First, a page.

Return to the Bathrooms Forum | Post a Follow-Up

 o
Tile vs solid surface shower floor

Posted by dancingqueen (My Page) on
Fri, Feb 17, 12 at 21:10

We are starting to work on plans for our master bath remodel. We currently have a tiled shower floor that will be removed in order to create a larger shower. The walls will be tiled, probably in porcelain and preferably in rectified tile for smaller grout lines. Is a solid surface shower floor better than another tiled floor? I believe I can have solid surface made to the size of the new shower. Are they easier to slip on since they do not have grout? I just want to do whatever is easier and least likely to leak as long as it does not compromise the safety. TIA


Follow-Up Postings:

 o
RE: Tile vs solid surface shower floor

Well, a solid surface showerpan is the least likely to leak, but when you start going into custom or very large sizes, you may lose the savings factor.

A lot depends on your local labor market. We live in a very high-cost labor area so tile becomes one of the most expensive surfaces to install for large or complex (design-wise) showers.

A properly installed tiled shower floor shouldn't leak, but of course, the key words are "properly installed". Really good work is never cheap.

With solid surface, the installers just have to measure correctly and have enough hands to carry the pan in. It took three men to bring in a cultured granite 42" neo-angle showerpan!


 o
RE: Tile vs solid surface shower floor

dancingqueen: "Is a solid surface shower floor better than another tiled floor? I believe I can have solid surface made to the size of the new shower. Are they easier to slip on since they do not have grout?

There are two questions inside your single question: (1) what is the best substrate, and (2) what is the best shower floor.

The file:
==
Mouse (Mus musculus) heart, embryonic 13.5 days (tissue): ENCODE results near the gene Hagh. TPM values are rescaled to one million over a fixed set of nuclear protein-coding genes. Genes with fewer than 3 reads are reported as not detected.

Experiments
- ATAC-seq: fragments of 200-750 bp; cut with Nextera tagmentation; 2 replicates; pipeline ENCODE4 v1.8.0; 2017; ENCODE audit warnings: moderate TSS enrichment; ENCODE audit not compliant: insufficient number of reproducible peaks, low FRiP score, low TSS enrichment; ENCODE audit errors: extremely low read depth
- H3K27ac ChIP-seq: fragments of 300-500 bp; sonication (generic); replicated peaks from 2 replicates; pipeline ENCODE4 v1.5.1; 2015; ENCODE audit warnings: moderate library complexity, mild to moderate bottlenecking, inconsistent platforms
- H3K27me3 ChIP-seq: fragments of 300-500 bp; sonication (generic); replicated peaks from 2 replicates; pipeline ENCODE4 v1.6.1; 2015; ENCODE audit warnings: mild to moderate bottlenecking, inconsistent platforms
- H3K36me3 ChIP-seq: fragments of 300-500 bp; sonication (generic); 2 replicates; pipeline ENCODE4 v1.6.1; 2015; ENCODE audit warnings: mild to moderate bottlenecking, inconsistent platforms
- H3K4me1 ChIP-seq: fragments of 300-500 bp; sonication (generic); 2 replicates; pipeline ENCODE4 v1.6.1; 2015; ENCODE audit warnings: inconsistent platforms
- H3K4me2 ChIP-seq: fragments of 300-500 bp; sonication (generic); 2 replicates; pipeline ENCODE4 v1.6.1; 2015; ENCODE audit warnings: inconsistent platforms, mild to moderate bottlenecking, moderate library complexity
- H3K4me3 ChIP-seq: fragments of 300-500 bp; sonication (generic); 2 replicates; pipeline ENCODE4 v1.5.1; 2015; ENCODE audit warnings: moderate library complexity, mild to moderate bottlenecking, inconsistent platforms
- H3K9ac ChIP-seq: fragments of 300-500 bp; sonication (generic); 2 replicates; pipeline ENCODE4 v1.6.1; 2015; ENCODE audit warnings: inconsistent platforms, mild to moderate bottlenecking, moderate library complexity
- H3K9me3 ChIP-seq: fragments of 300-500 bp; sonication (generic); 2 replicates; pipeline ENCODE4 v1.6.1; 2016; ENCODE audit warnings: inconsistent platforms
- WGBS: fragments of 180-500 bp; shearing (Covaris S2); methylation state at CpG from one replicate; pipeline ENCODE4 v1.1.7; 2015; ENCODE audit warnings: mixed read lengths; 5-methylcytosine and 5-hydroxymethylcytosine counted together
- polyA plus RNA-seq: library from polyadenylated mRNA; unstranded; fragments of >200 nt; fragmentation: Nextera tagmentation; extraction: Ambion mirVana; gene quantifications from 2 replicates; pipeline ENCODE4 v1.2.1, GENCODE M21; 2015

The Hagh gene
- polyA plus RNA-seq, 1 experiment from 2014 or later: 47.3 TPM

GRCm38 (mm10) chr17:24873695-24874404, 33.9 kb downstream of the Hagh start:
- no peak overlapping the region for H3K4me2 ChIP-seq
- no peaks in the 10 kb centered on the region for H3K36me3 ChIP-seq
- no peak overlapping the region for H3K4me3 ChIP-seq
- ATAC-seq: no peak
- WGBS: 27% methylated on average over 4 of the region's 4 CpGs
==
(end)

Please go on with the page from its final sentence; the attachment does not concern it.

Underneath the floor that your feet will be touching is a pan of some sort -- in older homes, a sheet of (usually) lead; in newer installations, usually a layer of plastic of some sort. Those are seamless and (for all intents and purposes) impermeable. If they will leak, they will leak at the margins only.

On top of the substrate is the layer that your feet will touch. When we re-did our shower a few years back, we put a layer of liquid sealant (a Laticrete product used in swimming pool installations) on the substrate, then applied some nonslip, rough-surfaced, Korean made 4" square porcelain tiles atop it with epoxy grout between the tiles. Completely waterproof, and as nonslip as one is likely to get in a shower.


 o Post a Follow-Up

Please Note: Only registered members are able to post messages to this forum.

    If you are a member, please log in.

    If you aren't yet a member, join now!


Return to the Bathrooms Forum

Information about Posting

  • You must be logged in to post a message. Once you are logged in, a posting window will appear at the bottom of the messages. If you are not a member, please register for an account.
  • Please review our Rules of Play before posting.
  • Posting is a two-step process. Once you have composed your message, you will be taken to the preview page. You will then have a chance to review your post, make changes and upload photos.
  • After posting your message, you may need to refresh the forum page in order to see it.
  • Before posting copyrighted material, please read about Copyright and Fair Use.
  • We have a strict no-advertising policy!
  • If you would like to practice posting or uploading photos, please visit our Test forum.
  • If you need assistance, please Contact Us and we will be happy to help.


Learn more about in-text links on this page here